SALT LAKE CITY (ABC4) – When the COVID-19 pandemic set in back in March 2020, longtime Camp Kostopulos camper Alex Kosmas found himself stuck at home, feeling very bored and a little depressed.
It was the first time in over a decade that the 35-year-old, who lives with cerebral palsy and has some intellectual challenges, was away from the fun and friendship at camp, which is operated by the Kostopulos Dream Foundation.
His mother, Maria, tells ABC4 that he frequently would pepper her with questions as to when he could go back to camp.
“I saw my son being very bored,” Kosmas says. “He was saying that ‘I can’t wait until I go back. I can’t wait until I go back.’ So as soon as they said OK, I said let’s try. We went there and they were all taking precautions and we all did go back smoothly.”
After a brief shutdown at the start of the pandemic, Camp Kostopulos has since reopened to serve a clientele of kids and adults with disabilities, giving them a place to safely experience outdoor and indoor activities at their own pace and skill level. Alex has gone back to Camp Kostopulos every single day since the facility’s reopening, according to his mother and camp directors.
Established in 1967, the Kostopulos Dream Foundation was named after Dan Kostopoulos, a Greek immigrant who moved to Salt Lake City in the 1920s and eventually rose to become the owner of the Broadway Theatre downtown. His vision was to give people with disabilities a place to safely socialize and enjoy the outdoors along with their friends and family members without the same challenges. While he passed away in 1965, his vision came to life with the establishment of the foundation and Camp Kostopulos.
Now, the camp has a collection of fun activities for everyone to enjoy, such as equestrian therapy, a swimming pool, and a ropes course, among other things. What makes Camp Kostopoulos unique, according to its directors and participating families, is that it’s fully inclusive. Those with disabilities are encouraged to bring their friends, families, and neighbors along for the fun.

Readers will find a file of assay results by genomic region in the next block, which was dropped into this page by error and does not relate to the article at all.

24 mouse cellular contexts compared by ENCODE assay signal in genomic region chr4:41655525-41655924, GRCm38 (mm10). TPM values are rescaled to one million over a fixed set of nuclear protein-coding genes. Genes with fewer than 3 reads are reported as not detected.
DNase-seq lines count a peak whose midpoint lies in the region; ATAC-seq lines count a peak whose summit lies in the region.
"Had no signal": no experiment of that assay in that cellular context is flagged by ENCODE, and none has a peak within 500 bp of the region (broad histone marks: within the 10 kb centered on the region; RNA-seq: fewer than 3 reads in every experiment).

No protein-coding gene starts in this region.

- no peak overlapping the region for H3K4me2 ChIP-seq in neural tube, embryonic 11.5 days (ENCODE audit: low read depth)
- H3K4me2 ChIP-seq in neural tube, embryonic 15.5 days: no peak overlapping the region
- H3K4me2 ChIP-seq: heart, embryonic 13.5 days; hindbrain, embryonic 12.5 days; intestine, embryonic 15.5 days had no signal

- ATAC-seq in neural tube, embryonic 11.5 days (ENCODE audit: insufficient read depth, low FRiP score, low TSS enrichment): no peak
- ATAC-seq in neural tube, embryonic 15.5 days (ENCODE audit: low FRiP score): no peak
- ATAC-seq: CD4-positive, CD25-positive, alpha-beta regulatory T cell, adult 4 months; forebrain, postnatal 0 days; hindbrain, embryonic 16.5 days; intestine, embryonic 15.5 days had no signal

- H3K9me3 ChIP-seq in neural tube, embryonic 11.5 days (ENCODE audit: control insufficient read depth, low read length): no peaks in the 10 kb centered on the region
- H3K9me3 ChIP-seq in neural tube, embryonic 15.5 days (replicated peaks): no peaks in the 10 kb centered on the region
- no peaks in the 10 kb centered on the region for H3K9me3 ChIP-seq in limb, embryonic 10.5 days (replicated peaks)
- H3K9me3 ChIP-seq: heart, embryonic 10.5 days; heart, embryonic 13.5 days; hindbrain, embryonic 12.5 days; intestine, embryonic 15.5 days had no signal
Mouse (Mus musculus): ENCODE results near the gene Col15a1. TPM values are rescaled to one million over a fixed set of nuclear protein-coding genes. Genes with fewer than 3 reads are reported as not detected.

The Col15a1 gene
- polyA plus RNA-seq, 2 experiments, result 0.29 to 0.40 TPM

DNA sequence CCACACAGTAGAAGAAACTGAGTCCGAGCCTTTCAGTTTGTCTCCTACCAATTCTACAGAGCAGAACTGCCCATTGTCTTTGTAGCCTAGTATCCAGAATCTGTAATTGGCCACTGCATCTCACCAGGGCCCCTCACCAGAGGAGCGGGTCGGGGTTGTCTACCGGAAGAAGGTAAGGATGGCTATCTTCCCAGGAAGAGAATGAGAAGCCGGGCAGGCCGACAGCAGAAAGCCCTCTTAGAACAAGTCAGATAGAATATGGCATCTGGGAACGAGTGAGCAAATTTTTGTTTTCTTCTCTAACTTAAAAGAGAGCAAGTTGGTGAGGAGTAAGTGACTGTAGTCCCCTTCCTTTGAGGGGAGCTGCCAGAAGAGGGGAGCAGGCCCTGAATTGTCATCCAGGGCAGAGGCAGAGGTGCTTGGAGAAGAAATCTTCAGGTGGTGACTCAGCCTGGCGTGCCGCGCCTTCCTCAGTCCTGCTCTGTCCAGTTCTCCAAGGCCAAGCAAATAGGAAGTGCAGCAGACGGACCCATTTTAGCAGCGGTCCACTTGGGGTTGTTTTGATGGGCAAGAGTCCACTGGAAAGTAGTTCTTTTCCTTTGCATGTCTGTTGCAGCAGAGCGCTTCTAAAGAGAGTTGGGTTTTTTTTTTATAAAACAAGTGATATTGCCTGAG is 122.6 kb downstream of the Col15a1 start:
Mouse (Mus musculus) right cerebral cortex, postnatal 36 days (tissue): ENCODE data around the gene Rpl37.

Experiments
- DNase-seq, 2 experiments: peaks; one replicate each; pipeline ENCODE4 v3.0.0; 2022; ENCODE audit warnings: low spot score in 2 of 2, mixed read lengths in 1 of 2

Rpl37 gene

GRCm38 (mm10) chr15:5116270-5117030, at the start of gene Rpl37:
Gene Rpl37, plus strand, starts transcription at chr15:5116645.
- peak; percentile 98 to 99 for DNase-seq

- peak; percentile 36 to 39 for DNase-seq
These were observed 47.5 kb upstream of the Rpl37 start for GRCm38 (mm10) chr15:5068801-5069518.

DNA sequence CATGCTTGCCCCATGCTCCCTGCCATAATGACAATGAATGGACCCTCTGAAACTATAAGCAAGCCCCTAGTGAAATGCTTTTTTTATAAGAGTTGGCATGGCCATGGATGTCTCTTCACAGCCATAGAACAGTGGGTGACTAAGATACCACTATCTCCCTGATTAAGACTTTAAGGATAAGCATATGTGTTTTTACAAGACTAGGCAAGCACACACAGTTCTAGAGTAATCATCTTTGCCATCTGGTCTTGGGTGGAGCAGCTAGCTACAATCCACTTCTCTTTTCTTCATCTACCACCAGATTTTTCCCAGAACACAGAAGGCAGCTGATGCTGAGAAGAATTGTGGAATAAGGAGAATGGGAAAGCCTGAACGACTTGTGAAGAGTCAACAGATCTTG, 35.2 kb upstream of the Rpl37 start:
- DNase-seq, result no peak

“We realized last year that some people in a family could have a sibling without disabilities, or a neighbor or a friend, so Camp K opened up its doors for people of all abilities. So if someone with a disability has a friend or a sibling or a neighbor that does not have a disability, and they want to join Camp K, certainly they can,” Mircea Divricean, the foundation’s president and CEO, tells ABC4.
For Kosmas, having that kind of inclusivity is very important for Alex. She says not only can he learn and grow his self-esteem from being around others with less challenges, but the others can also learn a lot from Alex.
“It’s good for both of them. It’s good for Alex to mimic what the other kids do and feel good, and it’s good for kids without disabilities to see kids like Alex and feel grateful for what this is. It’s a win-win situation,” Kosmas says.
Parents like Kosmas are thankful for the foundation and the safe harbor they give to their children. Kosmas called the staff at Camp Kostopulos “special people” for the work they do.
To Divricean, who has been with the foundation for over two decades, he gets his satisfaction from watching the joy that the camp brings to its kids and families.
“For me to watch these individuals, so honest and pure in hearts and spirits, people with disabilities and children, it has been the greatest gift of my life,” he tells ABC4. “I just cannot even see myself doing anything else than, doing what I do.”
Kosmas knows Alex loves Camp Kostopulos likely because he comes home with the same happy expression that Divricean sees every day while he plays.
“After all those years, he comes back happy. With my Alex, you can tell if he’s happy where he’s at. He doesn’t have to say it.”